Wild-Animal Circuses: A Partial Ban Isn’t Good Enough
In April, we were celebrating. After a public consultation and messages from thousands of compassionate people, the government announced that it would ban the use of all wild animals in circuses in England by 2015. It promised to end the abuse of zebras, camels, raccoons, reindeer, snakes and other animals in circuses around the country. “This legislation will end the use of wild animals in travelling circuses in this country. It will also help ensure that our international reputation as a leading protector of animals continues into a new global era”, a minister from Defra said.
But now, a select committee report has recommended that the ban should apply only to big cats and elephants – providing no reprieve for the majority of wild animals who are imprisoned, beaten and forced to perform in travelling circuses in England.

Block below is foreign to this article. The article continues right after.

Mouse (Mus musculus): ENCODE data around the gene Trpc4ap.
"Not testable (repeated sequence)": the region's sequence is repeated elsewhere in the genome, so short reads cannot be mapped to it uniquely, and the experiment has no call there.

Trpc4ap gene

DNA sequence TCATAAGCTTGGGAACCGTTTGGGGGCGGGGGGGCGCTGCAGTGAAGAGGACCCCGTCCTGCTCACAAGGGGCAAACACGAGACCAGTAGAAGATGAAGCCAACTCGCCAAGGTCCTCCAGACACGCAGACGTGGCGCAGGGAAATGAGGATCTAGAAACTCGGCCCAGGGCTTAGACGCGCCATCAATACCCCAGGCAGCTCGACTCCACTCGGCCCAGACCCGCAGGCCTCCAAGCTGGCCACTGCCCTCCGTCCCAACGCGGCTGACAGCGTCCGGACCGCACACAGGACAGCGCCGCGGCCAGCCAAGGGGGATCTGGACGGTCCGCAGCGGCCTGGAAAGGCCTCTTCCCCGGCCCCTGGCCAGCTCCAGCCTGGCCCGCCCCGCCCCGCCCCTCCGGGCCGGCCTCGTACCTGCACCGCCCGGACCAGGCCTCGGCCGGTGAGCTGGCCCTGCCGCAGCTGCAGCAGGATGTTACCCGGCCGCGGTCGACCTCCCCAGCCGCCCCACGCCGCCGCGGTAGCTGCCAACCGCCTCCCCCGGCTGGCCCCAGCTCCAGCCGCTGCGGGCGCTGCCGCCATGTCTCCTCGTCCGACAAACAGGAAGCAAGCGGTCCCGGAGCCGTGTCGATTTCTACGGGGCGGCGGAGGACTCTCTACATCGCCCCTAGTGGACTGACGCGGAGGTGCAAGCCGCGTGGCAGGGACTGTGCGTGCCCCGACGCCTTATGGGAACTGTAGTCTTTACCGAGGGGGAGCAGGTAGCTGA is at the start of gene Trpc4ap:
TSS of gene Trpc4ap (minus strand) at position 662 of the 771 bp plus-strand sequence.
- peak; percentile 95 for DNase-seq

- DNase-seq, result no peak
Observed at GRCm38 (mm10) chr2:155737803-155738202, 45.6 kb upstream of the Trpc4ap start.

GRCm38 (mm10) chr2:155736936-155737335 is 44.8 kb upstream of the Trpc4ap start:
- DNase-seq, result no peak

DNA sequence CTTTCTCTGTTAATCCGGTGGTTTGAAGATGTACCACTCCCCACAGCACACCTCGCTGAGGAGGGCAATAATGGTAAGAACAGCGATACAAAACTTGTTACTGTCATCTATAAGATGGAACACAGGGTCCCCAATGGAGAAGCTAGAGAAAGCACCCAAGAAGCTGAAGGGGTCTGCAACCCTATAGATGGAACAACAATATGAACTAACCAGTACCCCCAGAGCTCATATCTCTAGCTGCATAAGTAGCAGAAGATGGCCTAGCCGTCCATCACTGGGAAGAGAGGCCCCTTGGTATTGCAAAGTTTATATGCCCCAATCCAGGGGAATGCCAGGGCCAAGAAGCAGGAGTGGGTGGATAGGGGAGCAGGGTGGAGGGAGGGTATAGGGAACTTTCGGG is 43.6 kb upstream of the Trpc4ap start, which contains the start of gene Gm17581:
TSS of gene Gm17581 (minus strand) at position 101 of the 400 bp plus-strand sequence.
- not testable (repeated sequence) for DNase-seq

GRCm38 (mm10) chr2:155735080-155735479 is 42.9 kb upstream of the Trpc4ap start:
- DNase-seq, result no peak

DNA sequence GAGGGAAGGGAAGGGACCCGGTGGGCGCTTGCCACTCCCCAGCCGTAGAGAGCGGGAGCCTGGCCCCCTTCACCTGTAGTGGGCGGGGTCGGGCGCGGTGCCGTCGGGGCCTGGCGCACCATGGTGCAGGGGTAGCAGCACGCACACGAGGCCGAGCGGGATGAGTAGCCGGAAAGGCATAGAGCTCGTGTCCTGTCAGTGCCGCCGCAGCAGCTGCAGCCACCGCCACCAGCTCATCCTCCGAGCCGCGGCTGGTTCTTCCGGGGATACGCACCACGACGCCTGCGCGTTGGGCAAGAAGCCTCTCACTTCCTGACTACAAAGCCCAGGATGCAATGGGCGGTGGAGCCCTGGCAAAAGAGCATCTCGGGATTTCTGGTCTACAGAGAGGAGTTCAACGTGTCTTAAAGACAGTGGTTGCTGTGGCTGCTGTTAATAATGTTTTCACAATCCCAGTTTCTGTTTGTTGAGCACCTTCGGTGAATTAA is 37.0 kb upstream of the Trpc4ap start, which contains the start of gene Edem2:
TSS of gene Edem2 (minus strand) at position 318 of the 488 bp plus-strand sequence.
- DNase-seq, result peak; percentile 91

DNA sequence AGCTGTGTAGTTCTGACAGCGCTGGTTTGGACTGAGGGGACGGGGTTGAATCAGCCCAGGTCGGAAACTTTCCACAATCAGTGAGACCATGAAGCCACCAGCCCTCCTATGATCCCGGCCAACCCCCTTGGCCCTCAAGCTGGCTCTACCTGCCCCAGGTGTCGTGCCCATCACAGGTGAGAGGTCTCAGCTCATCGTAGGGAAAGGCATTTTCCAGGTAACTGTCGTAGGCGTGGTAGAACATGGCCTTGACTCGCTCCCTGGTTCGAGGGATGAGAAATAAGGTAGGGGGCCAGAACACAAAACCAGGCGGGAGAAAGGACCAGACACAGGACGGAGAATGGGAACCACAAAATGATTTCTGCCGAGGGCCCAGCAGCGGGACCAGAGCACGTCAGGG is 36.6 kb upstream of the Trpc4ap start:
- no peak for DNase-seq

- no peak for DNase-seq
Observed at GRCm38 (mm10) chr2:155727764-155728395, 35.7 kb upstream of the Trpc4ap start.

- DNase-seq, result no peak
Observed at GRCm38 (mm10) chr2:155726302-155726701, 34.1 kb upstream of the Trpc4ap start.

The EFRA Select Committee wrongly suggests that public concern is limited to certain species, such elephants and tigers – a claim based on little more than ill-informed conjecture. The 2009-2010 consultation on the use of wild animals in circuses asked: “Do you think that there are any species of wild animal which it is acceptable to use in circuses?” Of respondents, 95.5 per cent answered “No”.
Animals used in circuses usually spend most of their lives in tiny cages, in transit from one location to another. They are forced to perform acts that are totally unnatural to them – often by being repeatedly beaten and punished behind-the-scenes. For wild animals, a life of constant confinement is no life at all. And this abuse all happens in the name of “entertainment”.
Please take urgent action for these animals today by writing to Defra minister Lord de Mauley today to let him know that the British public cares about the suffering of all wild animals in circuses – and want it stopped as soon as possible.